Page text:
We British are an odd tribe. Anyone who’s read a Charles Dickens novel, checked out Captain Pugwash or followed @VeryBritishProblems on Twitter will know that our culture is riddled with bizarre habits and perversions. We English like to queue. We say things like ‘crikey’. We go to the seaside even when it’s freezing. We’re sarcastic – a type of humour that anyone who’s ever dated a non-Brit will realise is actually pretty niche. Our national treasures are people like Helena Bonham Carter and John Cleese (or Basil Fawlty, as we prefer to think of him).
This madness is a nationwide affliction. We’re all eccentrics in our own way. As Spanish philosopher George Santayana wrote in his Soliloquies in England in 1922, ‘England is the paradise of individuality, eccentricity, heresy, anomalies, hobbies and humours.’ Not to come over all Hugh Grant in Love Actually, but our pool of lovable freaks and geeks and our strange tendencies is what makes us unique. ‘We may be a small country, but we're a great one, too. The country of Shakespeare, Churchill, the Beatles, Sean Connery, Harry Potter. David Beckham's right foot. David Beckham's left foot, come to that.’ – okay I borrowed from him directly. Richard Curtis, is after all, a fine champion of English eccentrics – see the character he conjured up for Bill Nighy in the aforementioned Christmas favourite, or indeed the entire cast of Four Weddings and a Funeral.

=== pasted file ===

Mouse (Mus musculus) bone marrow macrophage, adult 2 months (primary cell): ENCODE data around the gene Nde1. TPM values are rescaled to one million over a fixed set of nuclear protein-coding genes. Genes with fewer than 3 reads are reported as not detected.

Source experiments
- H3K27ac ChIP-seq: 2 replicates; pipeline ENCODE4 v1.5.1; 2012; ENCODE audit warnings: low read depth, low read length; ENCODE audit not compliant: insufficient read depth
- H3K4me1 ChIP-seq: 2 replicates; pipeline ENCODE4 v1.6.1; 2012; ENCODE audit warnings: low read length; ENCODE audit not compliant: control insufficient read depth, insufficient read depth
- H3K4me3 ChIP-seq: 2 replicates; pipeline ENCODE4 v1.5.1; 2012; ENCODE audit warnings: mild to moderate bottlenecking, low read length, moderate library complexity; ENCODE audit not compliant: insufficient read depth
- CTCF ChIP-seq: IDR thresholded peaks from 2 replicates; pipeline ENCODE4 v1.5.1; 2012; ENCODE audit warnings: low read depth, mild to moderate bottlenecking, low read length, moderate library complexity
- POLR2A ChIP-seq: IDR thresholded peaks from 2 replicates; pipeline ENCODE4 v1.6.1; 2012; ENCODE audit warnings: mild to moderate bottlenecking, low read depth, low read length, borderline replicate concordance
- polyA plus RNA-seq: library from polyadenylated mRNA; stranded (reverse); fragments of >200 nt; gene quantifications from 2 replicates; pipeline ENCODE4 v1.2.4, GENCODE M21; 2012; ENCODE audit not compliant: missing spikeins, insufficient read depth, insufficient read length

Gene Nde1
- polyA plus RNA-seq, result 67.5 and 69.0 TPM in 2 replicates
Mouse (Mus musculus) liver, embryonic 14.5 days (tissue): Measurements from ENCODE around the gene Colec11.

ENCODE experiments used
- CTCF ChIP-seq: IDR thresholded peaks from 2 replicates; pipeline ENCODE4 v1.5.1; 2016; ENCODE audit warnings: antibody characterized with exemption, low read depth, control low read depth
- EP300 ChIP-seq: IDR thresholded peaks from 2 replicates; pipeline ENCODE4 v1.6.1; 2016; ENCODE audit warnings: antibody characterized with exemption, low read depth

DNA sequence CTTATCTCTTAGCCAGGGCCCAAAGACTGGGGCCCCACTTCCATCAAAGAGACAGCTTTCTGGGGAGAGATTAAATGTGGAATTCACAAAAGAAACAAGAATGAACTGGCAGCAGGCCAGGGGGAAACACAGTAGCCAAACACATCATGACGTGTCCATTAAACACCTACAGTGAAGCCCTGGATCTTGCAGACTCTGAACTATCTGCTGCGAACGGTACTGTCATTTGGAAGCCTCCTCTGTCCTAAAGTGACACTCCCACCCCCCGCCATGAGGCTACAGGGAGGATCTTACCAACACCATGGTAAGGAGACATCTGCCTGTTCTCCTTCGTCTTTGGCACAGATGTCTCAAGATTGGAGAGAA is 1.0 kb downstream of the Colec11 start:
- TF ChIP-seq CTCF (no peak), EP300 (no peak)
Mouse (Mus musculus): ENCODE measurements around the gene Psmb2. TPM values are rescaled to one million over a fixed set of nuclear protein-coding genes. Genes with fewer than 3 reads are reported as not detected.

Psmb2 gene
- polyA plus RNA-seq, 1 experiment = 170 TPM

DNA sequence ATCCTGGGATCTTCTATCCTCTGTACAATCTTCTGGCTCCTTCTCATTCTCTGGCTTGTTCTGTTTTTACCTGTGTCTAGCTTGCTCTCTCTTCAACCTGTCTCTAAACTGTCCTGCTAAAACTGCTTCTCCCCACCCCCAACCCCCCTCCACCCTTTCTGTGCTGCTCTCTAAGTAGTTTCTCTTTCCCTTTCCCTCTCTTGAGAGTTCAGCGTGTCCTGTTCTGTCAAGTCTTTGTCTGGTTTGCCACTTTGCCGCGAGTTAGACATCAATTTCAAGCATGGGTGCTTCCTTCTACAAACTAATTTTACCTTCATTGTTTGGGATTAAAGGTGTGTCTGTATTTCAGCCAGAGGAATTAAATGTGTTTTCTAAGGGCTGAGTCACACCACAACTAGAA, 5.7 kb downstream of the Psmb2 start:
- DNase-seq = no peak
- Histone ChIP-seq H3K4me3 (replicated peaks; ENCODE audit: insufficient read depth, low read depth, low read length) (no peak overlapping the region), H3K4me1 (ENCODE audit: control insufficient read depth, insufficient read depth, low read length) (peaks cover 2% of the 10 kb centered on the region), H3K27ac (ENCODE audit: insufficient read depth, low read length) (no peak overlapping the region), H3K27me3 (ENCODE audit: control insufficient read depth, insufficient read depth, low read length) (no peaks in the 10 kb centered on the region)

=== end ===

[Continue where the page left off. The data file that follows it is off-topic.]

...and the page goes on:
It’s apt that Noël Coward – another of our country’s creative kooks – wrote in Mad Dogs and Englishmen, ‘It seems such a shame when the English claim the earth, They give rise to such hilarity and mirth.’ From our milky pale skin, to our inability to master other languages, we Brits are a source of entertainment to other nations, who look at our odd customs with barely concealed amusement and bafflement. Indeed, the notion of English eccentricity is a useful brush that tars much of the UK’s cultural output. Our artists are seen as talented yet deranged – see Tracy Emin with her loud mouth and dirty bed or Grayson Perry, more recognised for his cross-dressing than his ceramic vases. Even our fashion week is seen as the naughty little sibling of the sleek, commercial showcases in other fashion capitals. LFW is the one to visit to see the mad visions of the club kids, or a woman wearing a skirt covered with tampon strings (that actually happened by the way, at Alexander McQueen’s Highland Rape show). But at the root of this perception is the idea that we are a nation of creatives. We give birth to the dreamers and the geniuses.